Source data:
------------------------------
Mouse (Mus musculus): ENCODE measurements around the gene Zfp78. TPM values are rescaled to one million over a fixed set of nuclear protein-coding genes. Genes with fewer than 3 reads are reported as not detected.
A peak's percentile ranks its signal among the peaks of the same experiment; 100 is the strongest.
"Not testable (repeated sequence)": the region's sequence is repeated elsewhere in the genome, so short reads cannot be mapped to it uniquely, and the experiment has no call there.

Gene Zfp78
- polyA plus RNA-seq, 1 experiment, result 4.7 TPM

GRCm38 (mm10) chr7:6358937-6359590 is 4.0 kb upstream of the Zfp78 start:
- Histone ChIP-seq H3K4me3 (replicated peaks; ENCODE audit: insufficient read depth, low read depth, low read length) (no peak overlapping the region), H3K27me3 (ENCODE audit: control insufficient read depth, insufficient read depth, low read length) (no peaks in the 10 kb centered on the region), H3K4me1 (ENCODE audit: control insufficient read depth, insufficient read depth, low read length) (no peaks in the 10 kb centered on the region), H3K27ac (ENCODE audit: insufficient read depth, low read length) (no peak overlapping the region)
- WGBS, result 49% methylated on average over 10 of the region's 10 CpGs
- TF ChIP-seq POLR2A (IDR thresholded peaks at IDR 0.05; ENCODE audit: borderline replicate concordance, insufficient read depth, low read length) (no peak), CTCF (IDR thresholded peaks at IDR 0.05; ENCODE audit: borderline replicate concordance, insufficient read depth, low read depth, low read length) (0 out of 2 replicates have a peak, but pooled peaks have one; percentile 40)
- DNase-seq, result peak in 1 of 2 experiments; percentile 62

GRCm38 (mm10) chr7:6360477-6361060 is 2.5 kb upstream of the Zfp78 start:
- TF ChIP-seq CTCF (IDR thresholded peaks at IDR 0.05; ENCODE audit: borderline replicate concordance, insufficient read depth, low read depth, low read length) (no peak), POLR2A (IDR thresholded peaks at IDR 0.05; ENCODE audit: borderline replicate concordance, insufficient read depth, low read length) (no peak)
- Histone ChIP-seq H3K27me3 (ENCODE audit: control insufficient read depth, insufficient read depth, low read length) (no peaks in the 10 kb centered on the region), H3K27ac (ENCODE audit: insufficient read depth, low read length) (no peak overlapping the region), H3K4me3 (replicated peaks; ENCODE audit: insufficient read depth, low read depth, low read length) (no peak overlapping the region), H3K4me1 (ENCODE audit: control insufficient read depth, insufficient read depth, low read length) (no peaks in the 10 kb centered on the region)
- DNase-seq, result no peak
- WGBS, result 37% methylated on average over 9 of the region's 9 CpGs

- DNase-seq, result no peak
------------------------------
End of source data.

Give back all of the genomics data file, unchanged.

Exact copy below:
Mouse (Mus musculus): ENCODE measurements around the gene Zfp78. TPM values are rescaled to one million over a fixed set of nuclear protein-coding genes. Genes with fewer than 3 reads are reported as not detected.
A peak's percentile ranks its signal among the peaks of the same experiment; 100 is the strongest.
"Not testable (repeated sequence)": the region's sequence is repeated elsewhere in the genome, so short reads cannot be mapped to it uniquely, and the experiment has no call there.

Gene Zfp78
- polyA plus RNA-seq, 1 experiment, result 4.7 TPM

GRCm38 (mm10) chr7:6358937-6359590 is 4.0 kb upstream of the Zfp78 start:
- Histone ChIP-seq H3K4me3 (replicated peaks; ENCODE audit: insufficient read depth, low read depth, low read length) (no peak overlapping the region), H3K27me3 (ENCODE audit: control insufficient read depth, insufficient read depth, low read length) (no peaks in the 10 kb centered on the region), H3K4me1 (ENCODE audit: control insufficient read depth, insufficient read depth, low read length) (no peaks in the 10 kb centered on the region), H3K27ac (ENCODE audit: insufficient read depth, low read length) (no peak overlapping the region)
- WGBS, result 49% methylated on average over 10 of the region's 10 CpGs
- TF ChIP-seq POLR2A (IDR thresholded peaks at IDR 0.05; ENCODE audit: borderline replicate concordance, insufficient read depth, low read length) (no peak), CTCF (IDR thresholded peaks at IDR 0.05; ENCODE audit: borderline replicate concordance, insufficient read depth, low read depth, low read length) (0 out of 2 replicates have a peak, but pooled peaks have one; percentile 40)
- DNase-seq, result peak in 1 of 2 experiments; percentile 62

GRCm38 (mm10) chr7:6360477-6361060 is 2.5 kb upstream of the Zfp78 start:
- TF ChIP-seq CTCF (IDR thresholded peaks at IDR 0.05; ENCODE audit: borderline replicate concordance, insufficient read depth, low read depth, low read length) (no peak), POLR2A (IDR thresholded peaks at IDR 0.05; ENCODE audit: borderline replicate concordance, insufficient read depth, low read length) (no peak)
- Histone ChIP-seq H3K27me3 (ENCODE audit: control insufficient read depth, insufficient read depth, low read length) (no peaks in the 10 kb centered on the region), H3K27ac (ENCODE audit: insufficient read depth, low read length) (no peak overlapping the region), H3K4me3 (replicated peaks; ENCODE audit: insufficient read depth, low read depth, low read length) (no peak overlapping the region), H3K4me1 (ENCODE audit: control insufficient read depth, insufficient read depth, low read length) (no peaks in the 10 kb centered on the region)
- DNase-seq, result no peak
- WGBS, result 37% methylated on average over 9 of the region's 9 CpGs

- DNase-seq, result no peak